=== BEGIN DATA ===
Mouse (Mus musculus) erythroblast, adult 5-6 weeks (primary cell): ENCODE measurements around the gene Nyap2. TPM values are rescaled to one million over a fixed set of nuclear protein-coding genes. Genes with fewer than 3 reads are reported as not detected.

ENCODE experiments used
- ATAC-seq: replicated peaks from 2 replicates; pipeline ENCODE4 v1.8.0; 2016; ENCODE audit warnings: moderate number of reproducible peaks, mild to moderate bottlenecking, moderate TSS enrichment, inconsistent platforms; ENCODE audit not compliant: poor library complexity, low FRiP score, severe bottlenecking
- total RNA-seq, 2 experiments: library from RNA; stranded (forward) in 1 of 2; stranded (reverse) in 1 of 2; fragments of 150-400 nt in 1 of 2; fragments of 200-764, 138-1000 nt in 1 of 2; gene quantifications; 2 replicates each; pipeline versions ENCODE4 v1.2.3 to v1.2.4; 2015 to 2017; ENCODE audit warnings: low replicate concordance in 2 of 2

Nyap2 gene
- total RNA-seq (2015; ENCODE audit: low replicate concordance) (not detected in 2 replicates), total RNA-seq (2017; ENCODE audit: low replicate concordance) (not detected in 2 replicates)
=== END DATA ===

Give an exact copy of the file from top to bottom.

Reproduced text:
Mouse (Mus musculus) erythroblast, adult 5-6 weeks (primary cell): ENCODE measurements around the gene Nyap2. TPM values are rescaled to one million over a fixed set of nuclear protein-coding genes. Genes with fewer than 3 reads are reported as not detected.

ENCODE experiments used
- ATAC-seq: replicated peaks from 2 replicates; pipeline ENCODE4 v1.8.0; 2016; ENCODE audit warnings: moderate number of reproducible peaks, mild to moderate bottlenecking, moderate TSS enrichment, inconsistent platforms; ENCODE audit not compliant: poor library complexity, low FRiP score, severe bottlenecking
- total RNA-seq, 2 experiments: library from RNA; stranded (forward) in 1 of 2; stranded (reverse) in 1 of 2; fragments of 150-400 nt in 1 of 2; fragments of 200-764, 138-1000 nt in 1 of 2; gene quantifications; 2 replicates each; pipeline versions ENCODE4 v1.2.3 to v1.2.4; 2015 to 2017; ENCODE audit warnings: low replicate concordance in 2 of 2

Nyap2 gene
- total RNA-seq (2015; ENCODE audit: low replicate concordance) (not detected in 2 replicates), total RNA-seq (2017; ENCODE audit: low replicate concordance) (not detected in 2 replicates)